Water exerts forces (loads) on a tidal turbine that are orders of magnitudes greater than loads encountered on wind turbine. Tidal companies still do not have accurate and validated ways of determining expected loads on their turbine during the design stages which leads to either poorly built system that fail prematurely, or overdesigned/overbuilt systems that exponentially increase capital and marine operation costs. This lack of accurate information on spatio-temporal load variations on blade turbines is considered one of the major design risk factors from an engineering point of view, which leads to higher insurance cost on the operation of tidal devices.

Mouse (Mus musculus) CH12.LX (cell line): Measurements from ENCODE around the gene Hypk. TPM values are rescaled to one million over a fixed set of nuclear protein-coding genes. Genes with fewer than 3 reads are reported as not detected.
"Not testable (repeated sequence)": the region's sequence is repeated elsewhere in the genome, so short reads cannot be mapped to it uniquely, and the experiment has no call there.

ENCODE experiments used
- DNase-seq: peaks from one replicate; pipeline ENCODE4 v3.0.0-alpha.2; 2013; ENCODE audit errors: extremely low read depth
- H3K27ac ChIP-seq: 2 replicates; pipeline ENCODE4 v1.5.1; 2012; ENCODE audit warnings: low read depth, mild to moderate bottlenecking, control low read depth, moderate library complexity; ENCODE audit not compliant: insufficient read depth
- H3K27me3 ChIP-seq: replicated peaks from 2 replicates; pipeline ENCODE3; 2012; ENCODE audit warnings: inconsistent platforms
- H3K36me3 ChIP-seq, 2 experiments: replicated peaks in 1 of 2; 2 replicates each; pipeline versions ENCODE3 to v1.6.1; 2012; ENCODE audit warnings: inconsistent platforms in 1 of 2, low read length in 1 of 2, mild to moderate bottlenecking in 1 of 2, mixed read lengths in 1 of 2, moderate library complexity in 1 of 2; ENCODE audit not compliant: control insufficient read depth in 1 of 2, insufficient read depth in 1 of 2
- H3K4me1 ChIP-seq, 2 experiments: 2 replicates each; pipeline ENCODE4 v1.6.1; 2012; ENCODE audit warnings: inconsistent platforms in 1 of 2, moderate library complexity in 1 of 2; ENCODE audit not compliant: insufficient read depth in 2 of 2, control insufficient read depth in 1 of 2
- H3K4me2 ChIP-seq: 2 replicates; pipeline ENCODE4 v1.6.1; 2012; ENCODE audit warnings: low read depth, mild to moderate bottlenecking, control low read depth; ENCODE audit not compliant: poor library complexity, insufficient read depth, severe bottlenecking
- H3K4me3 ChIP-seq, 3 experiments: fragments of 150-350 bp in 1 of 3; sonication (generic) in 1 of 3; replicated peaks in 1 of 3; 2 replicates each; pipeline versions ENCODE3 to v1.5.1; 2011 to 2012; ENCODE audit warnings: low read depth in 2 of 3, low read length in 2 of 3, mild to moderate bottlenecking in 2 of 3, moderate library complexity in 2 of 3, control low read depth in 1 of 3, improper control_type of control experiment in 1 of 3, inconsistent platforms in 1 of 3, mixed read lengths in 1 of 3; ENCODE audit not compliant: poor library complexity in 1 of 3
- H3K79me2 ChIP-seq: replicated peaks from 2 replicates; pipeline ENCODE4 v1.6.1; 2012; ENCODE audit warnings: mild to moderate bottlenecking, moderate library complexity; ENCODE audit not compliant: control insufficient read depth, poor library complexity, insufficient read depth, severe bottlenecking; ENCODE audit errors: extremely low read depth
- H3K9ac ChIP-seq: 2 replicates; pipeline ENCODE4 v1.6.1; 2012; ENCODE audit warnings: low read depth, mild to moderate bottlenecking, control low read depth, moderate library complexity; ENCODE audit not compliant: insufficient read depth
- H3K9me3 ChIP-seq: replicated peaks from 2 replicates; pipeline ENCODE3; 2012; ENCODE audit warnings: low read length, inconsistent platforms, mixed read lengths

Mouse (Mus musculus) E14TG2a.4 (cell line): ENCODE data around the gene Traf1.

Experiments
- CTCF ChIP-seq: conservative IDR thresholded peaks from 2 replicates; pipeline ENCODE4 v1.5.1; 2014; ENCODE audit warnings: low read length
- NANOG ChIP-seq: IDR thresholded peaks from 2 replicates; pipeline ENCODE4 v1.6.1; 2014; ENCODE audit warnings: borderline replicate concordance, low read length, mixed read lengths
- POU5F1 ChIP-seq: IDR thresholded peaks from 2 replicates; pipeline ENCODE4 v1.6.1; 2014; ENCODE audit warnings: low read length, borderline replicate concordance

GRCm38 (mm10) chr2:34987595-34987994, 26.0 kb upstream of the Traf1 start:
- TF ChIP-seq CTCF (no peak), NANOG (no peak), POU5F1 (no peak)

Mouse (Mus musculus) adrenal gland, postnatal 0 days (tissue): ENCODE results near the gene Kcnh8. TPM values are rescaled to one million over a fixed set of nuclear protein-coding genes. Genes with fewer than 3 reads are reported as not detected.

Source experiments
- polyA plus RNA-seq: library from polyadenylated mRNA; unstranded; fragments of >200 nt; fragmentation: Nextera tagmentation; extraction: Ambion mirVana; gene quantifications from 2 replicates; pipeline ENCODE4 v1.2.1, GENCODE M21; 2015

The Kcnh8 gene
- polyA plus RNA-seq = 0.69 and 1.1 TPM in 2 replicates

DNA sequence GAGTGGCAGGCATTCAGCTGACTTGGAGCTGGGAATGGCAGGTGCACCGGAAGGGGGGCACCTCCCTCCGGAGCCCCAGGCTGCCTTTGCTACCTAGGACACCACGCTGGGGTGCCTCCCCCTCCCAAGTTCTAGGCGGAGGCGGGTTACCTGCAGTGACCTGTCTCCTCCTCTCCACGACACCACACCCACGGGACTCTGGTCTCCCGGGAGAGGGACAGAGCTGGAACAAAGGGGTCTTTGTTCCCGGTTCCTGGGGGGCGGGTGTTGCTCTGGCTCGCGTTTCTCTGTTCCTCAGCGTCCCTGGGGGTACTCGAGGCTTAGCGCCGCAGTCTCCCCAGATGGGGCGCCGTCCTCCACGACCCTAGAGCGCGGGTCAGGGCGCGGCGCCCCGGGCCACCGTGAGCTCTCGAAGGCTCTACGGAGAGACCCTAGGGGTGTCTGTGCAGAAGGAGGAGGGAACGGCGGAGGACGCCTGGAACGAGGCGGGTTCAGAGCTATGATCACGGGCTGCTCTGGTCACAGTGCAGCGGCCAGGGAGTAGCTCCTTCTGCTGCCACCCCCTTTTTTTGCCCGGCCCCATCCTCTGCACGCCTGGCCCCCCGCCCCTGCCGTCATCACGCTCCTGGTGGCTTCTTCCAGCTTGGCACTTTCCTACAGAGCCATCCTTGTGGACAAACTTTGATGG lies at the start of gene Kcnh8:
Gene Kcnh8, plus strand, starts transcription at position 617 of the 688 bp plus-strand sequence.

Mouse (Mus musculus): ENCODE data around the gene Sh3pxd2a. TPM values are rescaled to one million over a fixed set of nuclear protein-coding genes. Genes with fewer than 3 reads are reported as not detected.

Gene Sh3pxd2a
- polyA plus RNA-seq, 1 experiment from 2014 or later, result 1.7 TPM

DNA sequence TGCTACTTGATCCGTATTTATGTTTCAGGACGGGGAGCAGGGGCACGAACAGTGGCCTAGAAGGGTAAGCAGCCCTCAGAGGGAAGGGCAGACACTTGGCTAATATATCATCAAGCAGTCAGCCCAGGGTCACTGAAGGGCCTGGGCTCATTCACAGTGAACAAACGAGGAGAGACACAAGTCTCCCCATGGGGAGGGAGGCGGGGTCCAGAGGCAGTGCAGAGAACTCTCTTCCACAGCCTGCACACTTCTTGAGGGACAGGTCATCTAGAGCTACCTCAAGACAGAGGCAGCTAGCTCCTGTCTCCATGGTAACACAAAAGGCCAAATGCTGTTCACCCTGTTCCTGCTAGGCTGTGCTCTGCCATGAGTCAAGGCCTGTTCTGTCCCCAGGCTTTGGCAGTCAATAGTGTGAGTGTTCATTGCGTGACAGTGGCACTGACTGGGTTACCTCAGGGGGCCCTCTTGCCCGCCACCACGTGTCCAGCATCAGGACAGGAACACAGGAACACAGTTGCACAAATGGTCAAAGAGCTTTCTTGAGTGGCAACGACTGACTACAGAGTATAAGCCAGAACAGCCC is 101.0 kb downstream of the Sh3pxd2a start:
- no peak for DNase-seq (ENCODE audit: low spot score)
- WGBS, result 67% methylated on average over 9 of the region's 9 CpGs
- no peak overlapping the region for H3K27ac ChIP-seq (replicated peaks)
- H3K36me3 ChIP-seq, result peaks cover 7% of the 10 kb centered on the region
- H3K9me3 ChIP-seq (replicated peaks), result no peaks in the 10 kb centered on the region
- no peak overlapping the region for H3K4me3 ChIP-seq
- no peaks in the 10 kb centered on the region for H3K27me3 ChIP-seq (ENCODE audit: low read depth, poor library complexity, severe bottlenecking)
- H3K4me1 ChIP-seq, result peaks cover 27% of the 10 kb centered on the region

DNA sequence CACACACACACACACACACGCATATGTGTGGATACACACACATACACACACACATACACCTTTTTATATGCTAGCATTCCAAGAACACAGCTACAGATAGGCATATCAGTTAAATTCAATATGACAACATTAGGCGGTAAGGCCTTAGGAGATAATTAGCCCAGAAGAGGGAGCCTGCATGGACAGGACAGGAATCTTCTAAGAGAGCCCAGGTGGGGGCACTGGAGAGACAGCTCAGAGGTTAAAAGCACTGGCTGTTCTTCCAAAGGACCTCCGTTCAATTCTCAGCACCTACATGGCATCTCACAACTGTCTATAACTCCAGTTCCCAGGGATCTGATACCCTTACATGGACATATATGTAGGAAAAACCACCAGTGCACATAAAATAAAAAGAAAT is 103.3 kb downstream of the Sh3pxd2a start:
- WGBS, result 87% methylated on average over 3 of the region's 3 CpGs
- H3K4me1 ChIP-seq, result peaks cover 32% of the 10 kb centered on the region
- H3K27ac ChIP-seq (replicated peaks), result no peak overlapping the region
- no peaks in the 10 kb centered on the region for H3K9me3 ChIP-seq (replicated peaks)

The objective of this project is to build on the applicants’ labs’ ability to model and test hydrokinetic turbines to determine local and time-variant turbine blade loads based on real-tidal transient flow. Numerical modeling will be used to perform this long-term research project, with validation from experimental data that will be obtained in part by the PhD candidate.